While many Iraqi officials openly
claim that Iraq does not have the police or military capability to shut down
the PKK, the government has ordered checkpoints on roads used by the PKK (to
halt supplies headed for PKK camps) and shutting down PKK offices in northern
Iraq. But the Iraqis (Arab and Kurd) have refused to launch a military
offensive against the PKK. Thus, while Turkey appreciated the Iraqi efforts, it
is still possible that Turkish troops will move into northern Iraq in the next
few weeks. This would catch some PKK fighters, and their camps would be
destroyed. But most of the PKK would disperse among the civilian population,
and continue their attacks on Turkey. The Turks would be back in the Spring,
having established their right to operate in northern Iraq. The Iraqi Kurdish
government would have to tolerate Turkish troops operating in their territory,
or face widespread destruction if the Iraqi Kurdish troops attacked the Turks.
November 3, 2007: If Turkey is going to launch a major anti-PKK offensive into Iraq,
it has to do so in the next month. Why? It's a one word answer: weather. The
Kandil Mountains, where the PKK has its Iraq bases, are tough terrain under any
circumstances, but when snow hits, the area becomes nearly impenetrable.
Certainly special operations forces can maintain surveillance in these
conditions, and launch raids, but it is hard for a conventional force to push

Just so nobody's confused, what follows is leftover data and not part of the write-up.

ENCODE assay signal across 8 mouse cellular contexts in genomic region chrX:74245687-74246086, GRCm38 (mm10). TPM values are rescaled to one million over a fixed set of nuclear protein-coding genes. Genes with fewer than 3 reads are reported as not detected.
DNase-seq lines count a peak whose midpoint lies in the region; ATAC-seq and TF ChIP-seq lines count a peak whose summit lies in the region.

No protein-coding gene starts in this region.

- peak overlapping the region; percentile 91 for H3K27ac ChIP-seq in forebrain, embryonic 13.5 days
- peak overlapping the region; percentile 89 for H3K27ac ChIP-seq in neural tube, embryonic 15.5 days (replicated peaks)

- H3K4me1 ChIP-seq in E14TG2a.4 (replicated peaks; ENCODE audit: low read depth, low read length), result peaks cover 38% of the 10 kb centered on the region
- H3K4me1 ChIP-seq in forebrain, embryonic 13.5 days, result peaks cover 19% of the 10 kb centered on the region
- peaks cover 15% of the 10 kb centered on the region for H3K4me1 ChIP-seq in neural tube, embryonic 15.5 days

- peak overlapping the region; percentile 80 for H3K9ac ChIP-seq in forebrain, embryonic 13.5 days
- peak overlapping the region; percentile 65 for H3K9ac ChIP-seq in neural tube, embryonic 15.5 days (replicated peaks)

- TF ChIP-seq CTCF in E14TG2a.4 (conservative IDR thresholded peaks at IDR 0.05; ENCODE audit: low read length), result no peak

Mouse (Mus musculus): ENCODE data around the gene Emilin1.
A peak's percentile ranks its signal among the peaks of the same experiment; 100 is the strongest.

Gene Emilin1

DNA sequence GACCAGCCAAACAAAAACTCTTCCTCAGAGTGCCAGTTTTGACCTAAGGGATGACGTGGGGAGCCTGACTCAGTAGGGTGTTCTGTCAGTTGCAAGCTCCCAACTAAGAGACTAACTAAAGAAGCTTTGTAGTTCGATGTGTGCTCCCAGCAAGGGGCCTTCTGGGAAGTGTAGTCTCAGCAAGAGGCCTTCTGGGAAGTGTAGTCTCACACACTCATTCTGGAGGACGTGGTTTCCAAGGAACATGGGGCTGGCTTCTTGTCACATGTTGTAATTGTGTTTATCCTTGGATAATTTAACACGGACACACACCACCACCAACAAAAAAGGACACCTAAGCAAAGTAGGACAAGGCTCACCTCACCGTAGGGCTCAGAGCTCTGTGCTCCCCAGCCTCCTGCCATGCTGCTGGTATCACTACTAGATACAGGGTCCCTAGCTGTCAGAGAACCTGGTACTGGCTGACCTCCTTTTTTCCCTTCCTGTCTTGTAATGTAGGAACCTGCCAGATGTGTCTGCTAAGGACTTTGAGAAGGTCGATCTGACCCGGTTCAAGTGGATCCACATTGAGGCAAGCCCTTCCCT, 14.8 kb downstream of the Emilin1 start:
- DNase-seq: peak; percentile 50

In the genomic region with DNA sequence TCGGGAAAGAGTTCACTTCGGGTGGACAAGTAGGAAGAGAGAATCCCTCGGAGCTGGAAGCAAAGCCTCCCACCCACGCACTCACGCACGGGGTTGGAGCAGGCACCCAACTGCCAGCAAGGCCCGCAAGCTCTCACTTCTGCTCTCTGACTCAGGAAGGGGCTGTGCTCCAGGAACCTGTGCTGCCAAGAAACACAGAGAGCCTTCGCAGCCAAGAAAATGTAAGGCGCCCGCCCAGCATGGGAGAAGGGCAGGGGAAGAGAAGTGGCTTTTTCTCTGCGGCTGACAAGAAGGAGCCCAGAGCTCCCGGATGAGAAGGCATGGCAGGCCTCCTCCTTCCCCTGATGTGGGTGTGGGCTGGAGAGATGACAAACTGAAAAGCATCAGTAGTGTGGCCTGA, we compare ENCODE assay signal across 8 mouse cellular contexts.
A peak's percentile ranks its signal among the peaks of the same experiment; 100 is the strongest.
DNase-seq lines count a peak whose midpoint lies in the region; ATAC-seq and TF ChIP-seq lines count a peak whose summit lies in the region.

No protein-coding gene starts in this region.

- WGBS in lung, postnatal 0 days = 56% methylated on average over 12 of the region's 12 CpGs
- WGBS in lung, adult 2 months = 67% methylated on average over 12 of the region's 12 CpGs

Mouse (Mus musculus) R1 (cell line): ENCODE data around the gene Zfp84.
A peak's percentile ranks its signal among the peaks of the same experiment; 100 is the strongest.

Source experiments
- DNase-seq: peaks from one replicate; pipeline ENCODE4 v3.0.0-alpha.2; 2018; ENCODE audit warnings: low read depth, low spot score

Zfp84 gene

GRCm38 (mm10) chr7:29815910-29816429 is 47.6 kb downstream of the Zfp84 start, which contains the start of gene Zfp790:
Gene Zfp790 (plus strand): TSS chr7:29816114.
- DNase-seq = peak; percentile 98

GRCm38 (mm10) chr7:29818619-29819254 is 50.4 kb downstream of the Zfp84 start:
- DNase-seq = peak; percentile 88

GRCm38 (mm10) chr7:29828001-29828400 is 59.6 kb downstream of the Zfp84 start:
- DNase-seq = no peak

into the area on the ground. Airmobile forces are useful but when bad weather
sets in the helicopter may be grounded and the airmobile infantry force is cut
off from supply and support.
October 31, 2007: The government of Iraq said that
it is establishing "more check points" in Kurdistan to try to isolate the PKK's
bases in the Kandil Mountains of northern Iraq. The Iraqi government said the
checkpoints will restrict the movement of PKK fighters. The Iraqis are
increasing the checkpoints in an attempt to show the Turkish government that
they are fulfilling their commitment to "act" against the PKK.
October 30, 2007: The Turkish military said that
its forces had killed 15 PKK rebels in firefights on October 29 and 30. Three
Turkish soldiers died in the clashes. The firefights took place along the
October 28, 2007: The PKK said that it buys US
weapons on the arms market, and does not receives any weapons from the US. This
was in response to Turkish complaints that American weapons have turned
up in PKK arsenals.
October 27, 2007: Iraq and Turkey are reportedly
discussing "non-military options" for dealing with the PKK. One of the options
is Iraqi interdiction of PKK supply lines in Iraq. An Iraqi spokesman confirmed
that Iraq is interested in "practical steps and measures" that will "disrupt"
October 25, 2007: Turkey's Prime Minister Recep
Tayyip Erdogan said that his government would decide if and when its forces
entered Iraq to strike at PKK rebels and PKK bases. The statement was directed
at US diplomats, who have been urging Turkey to "refrain" from launching an
attack into Iraqi territory.
The Turkish government said that its troops had
engaged a PKK force along the Iraq-Turkey border in Semdinli province. The
government claimed that at least 30 PKK rebels died in the firefight.
Iraqi Kurdish leaders said that there "is no
military solution" to Turkey's struggle with the PKK.